By Tom Hals
WILMINGTON, Del. (Reuters) – The U.S. Supreme Court is expected to strike down the 1973 landmark Roe v. Wade ruling that established a nationwide right to an abortion, clearing the way for the procedure to be banned or tightly restricted in 26 states.
Below is a look at penalties abortion providers could face in a post-Roe world and whether the laws could apply to women seeking abortions.
WHO COULD BE PROSECUTED?
The abortion bans that would go into effect would prosecute providers, such as doctors, or pharmacists who provide abortion-inducing pills.
If Roe is overturned, a Texas law would carry a sentence of up to life in prison for performing an abortion, while in Louisiana, providers could face up to 10 years hard labor.
COULD WOMEN BE PROSECUTED?
The laws that would go into effect if Roe is overturned often explicitly shield women who sought or obtained an abortion.
Some anti-abortion advocates said women are victims of abortion and are shielded from prosecution.
“If the law says that the abortion provider can be held accountable, the woman is not part of that,” Carol Tobias, the president of the National Right to Life Committee. “I don't see anyone who wants that or thinks it would be appropriate. It's more scare mongering from the other side.”
WHY DO SOME ADVOCATES FEAR WOMEN COULD BE PROSECUTED?
Some abortion rights advocates have said they are alarmed by recent events in three states that are poised to ban abortion if Roe is overturned.
In Missouri, legislation was proposed that aimed to prevent women from leaving the state to get an abortion and to extend the state's abortion laws to procedures performed outside the state on its residents. The proposals did not gain traction.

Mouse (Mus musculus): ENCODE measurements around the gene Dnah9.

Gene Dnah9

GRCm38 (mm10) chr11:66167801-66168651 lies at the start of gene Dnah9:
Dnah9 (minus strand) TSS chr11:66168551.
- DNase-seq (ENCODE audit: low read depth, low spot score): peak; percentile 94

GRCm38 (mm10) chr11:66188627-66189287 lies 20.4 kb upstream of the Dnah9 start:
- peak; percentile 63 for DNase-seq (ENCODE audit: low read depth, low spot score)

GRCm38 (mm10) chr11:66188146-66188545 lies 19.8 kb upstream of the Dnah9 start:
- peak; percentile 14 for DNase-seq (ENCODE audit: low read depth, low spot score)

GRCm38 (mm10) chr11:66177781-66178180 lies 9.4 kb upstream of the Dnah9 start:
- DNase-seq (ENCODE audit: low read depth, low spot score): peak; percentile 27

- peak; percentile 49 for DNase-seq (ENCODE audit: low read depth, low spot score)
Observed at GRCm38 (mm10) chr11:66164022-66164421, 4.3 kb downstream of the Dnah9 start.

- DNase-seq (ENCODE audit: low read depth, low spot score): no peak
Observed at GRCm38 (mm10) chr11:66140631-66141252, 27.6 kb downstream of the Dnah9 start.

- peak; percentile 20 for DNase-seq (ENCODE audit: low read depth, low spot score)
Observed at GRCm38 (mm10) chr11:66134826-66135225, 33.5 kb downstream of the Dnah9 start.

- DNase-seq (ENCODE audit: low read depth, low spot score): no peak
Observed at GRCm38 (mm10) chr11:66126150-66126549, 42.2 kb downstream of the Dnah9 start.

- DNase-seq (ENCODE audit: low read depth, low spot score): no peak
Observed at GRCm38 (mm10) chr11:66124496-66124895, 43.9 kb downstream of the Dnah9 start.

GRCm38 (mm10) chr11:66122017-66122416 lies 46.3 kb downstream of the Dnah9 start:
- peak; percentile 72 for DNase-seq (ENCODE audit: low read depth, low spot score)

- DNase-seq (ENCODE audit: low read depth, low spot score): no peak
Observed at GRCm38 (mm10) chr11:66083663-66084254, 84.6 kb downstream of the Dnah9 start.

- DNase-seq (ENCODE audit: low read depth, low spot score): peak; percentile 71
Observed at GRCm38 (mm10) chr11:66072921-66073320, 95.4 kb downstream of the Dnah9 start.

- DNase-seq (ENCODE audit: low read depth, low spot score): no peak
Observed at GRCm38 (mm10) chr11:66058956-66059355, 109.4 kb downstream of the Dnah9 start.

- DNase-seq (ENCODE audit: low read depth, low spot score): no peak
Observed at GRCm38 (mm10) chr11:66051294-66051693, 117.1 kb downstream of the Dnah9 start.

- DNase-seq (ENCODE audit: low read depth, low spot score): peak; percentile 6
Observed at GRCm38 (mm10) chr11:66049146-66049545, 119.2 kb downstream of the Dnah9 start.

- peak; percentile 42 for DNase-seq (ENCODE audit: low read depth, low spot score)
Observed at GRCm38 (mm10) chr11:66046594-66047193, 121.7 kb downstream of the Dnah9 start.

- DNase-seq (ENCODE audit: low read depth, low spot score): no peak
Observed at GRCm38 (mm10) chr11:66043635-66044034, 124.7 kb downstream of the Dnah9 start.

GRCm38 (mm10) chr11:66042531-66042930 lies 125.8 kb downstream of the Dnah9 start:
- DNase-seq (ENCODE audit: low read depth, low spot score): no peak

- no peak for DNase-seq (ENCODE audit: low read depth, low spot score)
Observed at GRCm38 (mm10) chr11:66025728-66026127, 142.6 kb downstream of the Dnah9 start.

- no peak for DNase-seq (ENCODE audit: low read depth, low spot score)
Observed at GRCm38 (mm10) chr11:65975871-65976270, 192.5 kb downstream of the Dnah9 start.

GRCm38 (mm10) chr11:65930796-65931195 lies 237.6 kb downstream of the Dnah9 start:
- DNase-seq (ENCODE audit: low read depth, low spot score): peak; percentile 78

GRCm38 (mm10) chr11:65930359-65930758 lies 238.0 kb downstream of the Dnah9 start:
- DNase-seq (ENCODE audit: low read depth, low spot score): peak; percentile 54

In Louisiana, legislators advanced a bill out of a committee earlier this month that aimed to charge women with murder for obtaining an abortion. The bill was later withdrawn.
And in Texas, a woman was arrested and charged in April for a self-induced abortion before charges were dropped.
In addition to legislation that has been proposed or could be introduced, prosecutors already use existing laws, pro-abortion advocates said.
Police and prosecutors can investigate lost pregnancies and charge women under laws related to concealment of a birth, abuse of a corpse and practicing medicine without a license, according to Jill Adams, the executive director of If/When/How, which provides legal support for women facing prosecution related to their pregnancy.
“Prosecutors will reach into the code and treat it like a grab bag and pull out what they can,” she said.
WHO HAS BEEN PROSECUTED IN THE PAST?
Although rare, abortion providers have been prosecuted in the past. In 2013, a doctor in Philadelphia was convicted of murder in the deaths of three infants following late-term abortions.
Paul Linton, who has helped draft state laws restricting abortion, said historically women are viewed as victims of abortion and not prosecuted. He said he researched more than 100 years of pre-Roe appellate court records and found only two women charged for violating abortion laws prior to the Roe decision, in cases from 1911 and 1922.
However, appeals court records would miss the large number of women who were arrested and never tried or who never appealed a conviction, said Leslie Reagan, a professor at the University of Illinois and author of books on abortion. She said her research showed that before Roe, women were often threatened by police, interrogated in hospitals and forced to testify about intimate personal details.
(Reporting by Tom Hals in Wilmington, Delaware; Editing by Noeleen Walder and Lisa Shumaker)